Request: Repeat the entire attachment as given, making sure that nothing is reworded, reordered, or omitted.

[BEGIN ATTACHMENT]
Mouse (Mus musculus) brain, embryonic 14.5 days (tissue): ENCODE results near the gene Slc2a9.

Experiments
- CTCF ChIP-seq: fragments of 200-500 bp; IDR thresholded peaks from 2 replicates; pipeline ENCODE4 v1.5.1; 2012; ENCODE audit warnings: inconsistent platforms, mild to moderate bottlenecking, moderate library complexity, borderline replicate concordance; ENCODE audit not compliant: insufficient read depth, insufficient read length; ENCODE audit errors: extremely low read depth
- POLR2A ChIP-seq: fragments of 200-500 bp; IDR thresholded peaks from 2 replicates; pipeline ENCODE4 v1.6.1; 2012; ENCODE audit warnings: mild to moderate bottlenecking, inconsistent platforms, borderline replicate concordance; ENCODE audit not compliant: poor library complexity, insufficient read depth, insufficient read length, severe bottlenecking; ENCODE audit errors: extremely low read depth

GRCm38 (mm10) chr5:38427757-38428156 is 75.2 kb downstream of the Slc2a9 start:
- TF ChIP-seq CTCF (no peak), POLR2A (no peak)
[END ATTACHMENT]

Mouse (Mus musculus) brain, embryonic 14.5 days (tissue): ENCODE results near the gene Slc2a9.

Experiments
- CTCF ChIP-seq: fragments of 200-500 bp; IDR thresholded peaks from 2 replicates; pipeline ENCODE4 v1.5.1; 2012; ENCODE audit warnings: inconsistent platforms, mild to moderate bottlenecking, moderate library complexity, borderline replicate concordance; ENCODE audit not compliant: insufficient read depth, insufficient read length; ENCODE audit errors: extremely low read depth
- POLR2A ChIP-seq: fragments of 200-500 bp; IDR thresholded peaks from 2 replicates; pipeline ENCODE4 v1.6.1; 2012; ENCODE audit warnings: mild to moderate bottlenecking, inconsistent platforms, borderline replicate concordance; ENCODE audit not compliant: poor library complexity, insufficient read depth, insufficient read length, severe bottlenecking; ENCODE audit errors: extremely low read depth

GRCm38 (mm10) chr5:38427757-38428156 is 75.2 kb downstream of the Slc2a9 start:
- TF ChIP-seq CTCF (no peak), POLR2A (no peak)